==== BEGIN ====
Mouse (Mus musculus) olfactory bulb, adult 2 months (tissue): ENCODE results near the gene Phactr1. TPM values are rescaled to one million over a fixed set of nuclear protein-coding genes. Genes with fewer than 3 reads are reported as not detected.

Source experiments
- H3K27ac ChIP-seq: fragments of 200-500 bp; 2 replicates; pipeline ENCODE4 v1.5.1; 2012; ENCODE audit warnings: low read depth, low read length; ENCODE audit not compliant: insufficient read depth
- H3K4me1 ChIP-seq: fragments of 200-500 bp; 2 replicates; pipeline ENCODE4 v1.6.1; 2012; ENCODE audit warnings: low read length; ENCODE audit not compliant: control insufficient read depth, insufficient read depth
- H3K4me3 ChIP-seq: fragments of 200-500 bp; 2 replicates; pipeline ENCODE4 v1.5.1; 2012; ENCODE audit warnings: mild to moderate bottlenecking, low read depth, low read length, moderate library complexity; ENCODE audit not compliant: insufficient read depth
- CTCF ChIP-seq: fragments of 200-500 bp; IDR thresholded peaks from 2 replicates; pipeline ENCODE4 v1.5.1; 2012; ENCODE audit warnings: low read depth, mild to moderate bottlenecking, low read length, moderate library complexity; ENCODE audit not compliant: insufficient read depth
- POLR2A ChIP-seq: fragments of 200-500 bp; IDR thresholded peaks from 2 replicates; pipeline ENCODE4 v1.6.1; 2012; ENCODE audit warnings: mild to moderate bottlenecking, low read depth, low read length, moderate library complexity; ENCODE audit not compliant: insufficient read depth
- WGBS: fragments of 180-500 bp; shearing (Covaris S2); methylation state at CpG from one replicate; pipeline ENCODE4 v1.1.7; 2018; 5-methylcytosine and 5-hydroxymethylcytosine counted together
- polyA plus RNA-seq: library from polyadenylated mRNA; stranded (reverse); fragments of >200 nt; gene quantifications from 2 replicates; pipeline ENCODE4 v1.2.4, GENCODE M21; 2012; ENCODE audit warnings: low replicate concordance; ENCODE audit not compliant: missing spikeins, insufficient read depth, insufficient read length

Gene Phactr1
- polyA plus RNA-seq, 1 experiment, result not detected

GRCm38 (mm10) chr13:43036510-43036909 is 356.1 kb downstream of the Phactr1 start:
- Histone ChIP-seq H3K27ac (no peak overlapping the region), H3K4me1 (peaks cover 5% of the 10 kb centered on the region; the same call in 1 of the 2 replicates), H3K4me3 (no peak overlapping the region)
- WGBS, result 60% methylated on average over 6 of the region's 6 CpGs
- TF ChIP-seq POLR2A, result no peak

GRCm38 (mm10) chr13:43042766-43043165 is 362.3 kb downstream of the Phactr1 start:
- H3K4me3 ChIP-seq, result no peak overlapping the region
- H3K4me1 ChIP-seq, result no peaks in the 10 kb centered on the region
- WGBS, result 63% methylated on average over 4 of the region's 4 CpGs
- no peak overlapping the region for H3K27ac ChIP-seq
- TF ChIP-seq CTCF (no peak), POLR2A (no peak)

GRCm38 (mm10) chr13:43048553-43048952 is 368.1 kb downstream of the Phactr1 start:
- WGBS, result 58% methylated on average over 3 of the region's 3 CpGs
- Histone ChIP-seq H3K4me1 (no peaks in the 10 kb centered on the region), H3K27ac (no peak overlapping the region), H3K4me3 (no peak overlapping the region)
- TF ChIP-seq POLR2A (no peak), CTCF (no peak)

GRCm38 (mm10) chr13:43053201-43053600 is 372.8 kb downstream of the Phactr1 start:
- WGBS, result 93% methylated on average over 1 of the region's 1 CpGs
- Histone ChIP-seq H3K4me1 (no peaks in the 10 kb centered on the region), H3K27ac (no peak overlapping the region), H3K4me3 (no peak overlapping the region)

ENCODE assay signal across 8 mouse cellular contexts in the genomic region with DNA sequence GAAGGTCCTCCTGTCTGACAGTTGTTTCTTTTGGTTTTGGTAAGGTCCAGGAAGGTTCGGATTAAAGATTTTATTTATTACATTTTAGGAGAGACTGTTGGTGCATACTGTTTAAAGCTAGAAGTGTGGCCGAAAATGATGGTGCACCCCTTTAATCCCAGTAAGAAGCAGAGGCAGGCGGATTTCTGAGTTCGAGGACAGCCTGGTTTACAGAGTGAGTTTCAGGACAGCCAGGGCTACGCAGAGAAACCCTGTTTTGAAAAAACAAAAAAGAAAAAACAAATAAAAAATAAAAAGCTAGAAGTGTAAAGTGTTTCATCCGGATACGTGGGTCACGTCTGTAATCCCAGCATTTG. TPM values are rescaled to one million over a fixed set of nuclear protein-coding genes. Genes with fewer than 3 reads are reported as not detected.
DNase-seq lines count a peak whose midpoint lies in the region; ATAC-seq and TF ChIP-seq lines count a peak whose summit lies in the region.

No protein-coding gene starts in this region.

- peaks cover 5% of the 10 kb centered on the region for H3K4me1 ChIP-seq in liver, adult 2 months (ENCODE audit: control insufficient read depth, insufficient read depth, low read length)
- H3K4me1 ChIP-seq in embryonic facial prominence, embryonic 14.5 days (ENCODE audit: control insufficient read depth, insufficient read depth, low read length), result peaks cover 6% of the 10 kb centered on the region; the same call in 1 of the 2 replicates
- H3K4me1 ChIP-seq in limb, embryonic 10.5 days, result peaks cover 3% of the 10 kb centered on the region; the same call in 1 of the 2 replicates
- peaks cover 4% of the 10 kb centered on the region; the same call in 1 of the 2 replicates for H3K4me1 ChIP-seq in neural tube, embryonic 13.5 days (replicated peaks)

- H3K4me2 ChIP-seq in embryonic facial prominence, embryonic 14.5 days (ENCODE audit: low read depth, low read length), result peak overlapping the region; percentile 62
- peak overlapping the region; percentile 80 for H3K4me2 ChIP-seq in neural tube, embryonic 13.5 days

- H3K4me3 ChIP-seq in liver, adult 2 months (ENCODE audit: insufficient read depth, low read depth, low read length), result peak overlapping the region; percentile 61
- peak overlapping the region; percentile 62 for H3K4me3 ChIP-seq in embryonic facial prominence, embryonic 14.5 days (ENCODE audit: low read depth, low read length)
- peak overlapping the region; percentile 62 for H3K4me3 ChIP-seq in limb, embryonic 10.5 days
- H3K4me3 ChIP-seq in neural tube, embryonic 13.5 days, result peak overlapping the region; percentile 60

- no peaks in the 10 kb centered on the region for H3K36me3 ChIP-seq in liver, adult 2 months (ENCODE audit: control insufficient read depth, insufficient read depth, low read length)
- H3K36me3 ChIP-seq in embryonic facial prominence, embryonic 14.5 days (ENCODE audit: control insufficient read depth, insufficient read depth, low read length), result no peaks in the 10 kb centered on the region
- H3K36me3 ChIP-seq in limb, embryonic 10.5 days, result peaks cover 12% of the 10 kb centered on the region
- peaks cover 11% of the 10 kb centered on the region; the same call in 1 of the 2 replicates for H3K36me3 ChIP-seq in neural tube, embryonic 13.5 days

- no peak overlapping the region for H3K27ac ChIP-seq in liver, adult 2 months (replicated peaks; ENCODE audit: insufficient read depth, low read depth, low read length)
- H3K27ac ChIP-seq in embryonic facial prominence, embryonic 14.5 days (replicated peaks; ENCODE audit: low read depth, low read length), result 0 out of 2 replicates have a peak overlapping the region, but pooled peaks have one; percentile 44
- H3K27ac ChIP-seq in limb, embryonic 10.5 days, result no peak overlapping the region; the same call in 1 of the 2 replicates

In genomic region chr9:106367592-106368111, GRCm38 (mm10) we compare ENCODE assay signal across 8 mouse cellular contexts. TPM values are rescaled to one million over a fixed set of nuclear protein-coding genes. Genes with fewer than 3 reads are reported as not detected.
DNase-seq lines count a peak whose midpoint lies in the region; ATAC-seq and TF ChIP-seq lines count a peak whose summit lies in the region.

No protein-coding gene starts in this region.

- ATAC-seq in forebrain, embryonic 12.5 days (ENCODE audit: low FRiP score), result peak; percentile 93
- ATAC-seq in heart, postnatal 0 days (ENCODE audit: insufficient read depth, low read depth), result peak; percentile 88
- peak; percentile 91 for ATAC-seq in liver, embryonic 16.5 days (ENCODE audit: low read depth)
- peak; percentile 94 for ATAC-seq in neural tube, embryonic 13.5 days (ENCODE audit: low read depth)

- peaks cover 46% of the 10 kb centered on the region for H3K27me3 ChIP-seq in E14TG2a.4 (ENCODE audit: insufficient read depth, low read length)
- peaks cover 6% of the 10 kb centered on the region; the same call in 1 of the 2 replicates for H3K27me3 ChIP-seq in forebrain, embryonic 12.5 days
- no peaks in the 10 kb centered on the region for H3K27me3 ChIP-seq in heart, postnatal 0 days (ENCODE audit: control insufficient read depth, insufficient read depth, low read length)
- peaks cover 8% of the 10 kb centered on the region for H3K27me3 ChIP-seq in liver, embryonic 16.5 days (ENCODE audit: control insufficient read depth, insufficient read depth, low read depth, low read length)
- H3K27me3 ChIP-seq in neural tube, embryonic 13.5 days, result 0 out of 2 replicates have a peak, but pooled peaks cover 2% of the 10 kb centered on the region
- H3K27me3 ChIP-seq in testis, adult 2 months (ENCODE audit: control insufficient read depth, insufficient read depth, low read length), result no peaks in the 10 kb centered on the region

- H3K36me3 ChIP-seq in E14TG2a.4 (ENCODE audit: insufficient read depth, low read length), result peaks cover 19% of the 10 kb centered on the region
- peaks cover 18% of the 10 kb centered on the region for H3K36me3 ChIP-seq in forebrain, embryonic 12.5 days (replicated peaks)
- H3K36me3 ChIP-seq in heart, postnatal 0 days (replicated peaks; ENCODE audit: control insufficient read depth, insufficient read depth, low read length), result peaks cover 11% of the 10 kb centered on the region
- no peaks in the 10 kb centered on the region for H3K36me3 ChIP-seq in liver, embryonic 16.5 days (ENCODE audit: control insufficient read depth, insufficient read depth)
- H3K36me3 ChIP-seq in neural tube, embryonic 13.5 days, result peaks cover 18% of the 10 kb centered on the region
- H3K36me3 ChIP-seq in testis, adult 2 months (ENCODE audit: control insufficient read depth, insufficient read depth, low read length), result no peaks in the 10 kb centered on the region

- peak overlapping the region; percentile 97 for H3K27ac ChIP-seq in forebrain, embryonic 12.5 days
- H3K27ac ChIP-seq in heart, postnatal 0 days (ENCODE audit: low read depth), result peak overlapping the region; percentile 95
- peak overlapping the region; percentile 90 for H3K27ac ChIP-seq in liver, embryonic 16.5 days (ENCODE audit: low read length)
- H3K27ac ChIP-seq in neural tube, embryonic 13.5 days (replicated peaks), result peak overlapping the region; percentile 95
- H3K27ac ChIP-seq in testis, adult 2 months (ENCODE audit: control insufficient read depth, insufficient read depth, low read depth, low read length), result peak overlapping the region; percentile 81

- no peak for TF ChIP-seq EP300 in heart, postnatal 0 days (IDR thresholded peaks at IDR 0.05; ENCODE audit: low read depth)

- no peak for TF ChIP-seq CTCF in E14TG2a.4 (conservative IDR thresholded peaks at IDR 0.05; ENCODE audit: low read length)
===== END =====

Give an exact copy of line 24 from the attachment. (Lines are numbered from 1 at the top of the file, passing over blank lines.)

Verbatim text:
- Histone ChIP-seq H3K4me1 (no peaks in the 10 kb centered on the region), H3K27ac (no peak overlapping the region), H3K4me3 (no peak overlapping the region)